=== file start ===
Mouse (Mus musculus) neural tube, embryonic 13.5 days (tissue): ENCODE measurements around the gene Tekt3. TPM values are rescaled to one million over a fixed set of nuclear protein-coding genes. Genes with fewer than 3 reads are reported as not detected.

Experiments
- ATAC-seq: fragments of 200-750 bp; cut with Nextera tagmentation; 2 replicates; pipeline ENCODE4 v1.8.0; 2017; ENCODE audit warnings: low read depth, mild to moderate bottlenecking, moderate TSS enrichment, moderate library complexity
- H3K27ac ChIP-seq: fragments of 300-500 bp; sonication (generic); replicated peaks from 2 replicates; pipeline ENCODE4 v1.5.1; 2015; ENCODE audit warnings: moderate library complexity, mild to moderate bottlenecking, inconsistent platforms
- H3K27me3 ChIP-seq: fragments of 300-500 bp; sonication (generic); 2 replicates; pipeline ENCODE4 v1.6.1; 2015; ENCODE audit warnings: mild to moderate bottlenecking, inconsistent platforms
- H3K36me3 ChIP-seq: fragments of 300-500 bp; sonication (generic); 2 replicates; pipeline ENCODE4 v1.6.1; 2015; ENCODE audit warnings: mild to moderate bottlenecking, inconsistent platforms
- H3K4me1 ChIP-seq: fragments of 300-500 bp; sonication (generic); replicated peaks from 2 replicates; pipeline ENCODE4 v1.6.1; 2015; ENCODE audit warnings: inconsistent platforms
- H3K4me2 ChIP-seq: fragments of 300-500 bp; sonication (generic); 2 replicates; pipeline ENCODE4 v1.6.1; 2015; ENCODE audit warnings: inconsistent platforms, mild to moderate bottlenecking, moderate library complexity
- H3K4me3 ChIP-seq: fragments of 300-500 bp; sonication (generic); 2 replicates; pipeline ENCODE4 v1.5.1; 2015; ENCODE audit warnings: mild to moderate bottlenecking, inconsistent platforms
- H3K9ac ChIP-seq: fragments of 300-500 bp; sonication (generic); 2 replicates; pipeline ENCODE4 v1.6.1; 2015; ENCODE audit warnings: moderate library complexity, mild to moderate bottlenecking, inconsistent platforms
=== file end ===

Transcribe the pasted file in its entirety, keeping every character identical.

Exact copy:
Mouse (Mus musculus) neural tube, embryonic 13.5 days (tissue): ENCODE measurements around the gene Tekt3. TPM values are rescaled to one million over a fixed set of nuclear protein-coding genes. Genes with fewer than 3 reads are reported as not detected.

Experiments
- ATAC-seq: fragments of 200-750 bp; cut with Nextera tagmentation; 2 replicates; pipeline ENCODE4 v1.8.0; 2017; ENCODE audit warnings: low read depth, mild to moderate bottlenecking, moderate TSS enrichment, moderate library complexity
- H3K27ac ChIP-seq: fragments of 300-500 bp; sonication (generic); replicated peaks from 2 replicates; pipeline ENCODE4 v1.5.1; 2015; ENCODE audit warnings: moderate library complexity, mild to moderate bottlenecking, inconsistent platforms
- H3K27me3 ChIP-seq: fragments of 300-500 bp; sonication (generic); 2 replicates; pipeline ENCODE4 v1.6.1; 2015; ENCODE audit warnings: mild to moderate bottlenecking, inconsistent platforms
- H3K36me3 ChIP-seq: fragments of 300-500 bp; sonication (generic); 2 replicates; pipeline ENCODE4 v1.6.1; 2015; ENCODE audit warnings: mild to moderate bottlenecking, inconsistent platforms
- H3K4me1 ChIP-seq: fragments of 300-500 bp; sonication (generic); replicated peaks from 2 replicates; pipeline ENCODE4 v1.6.1; 2015; ENCODE audit warnings: inconsistent platforms
- H3K4me2 ChIP-seq: fragments of 300-500 bp; sonication (generic); 2 replicates; pipeline ENCODE4 v1.6.1; 2015; ENCODE audit warnings: inconsistent platforms, mild to moderate bottlenecking, moderate library complexity
- H3K4me3 ChIP-seq: fragments of 300-500 bp; sonication (generic); 2 replicates; pipeline ENCODE4 v1.5.1; 2015; ENCODE audit warnings: mild to moderate bottlenecking, inconsistent platforms
- H3K9ac ChIP-seq: fragments of 300-500 bp; sonication (generic); 2 replicates; pipeline ENCODE4 v1.6.1; 2015; ENCODE audit warnings: moderate library complexity, mild to moderate bottlenecking, inconsistent platforms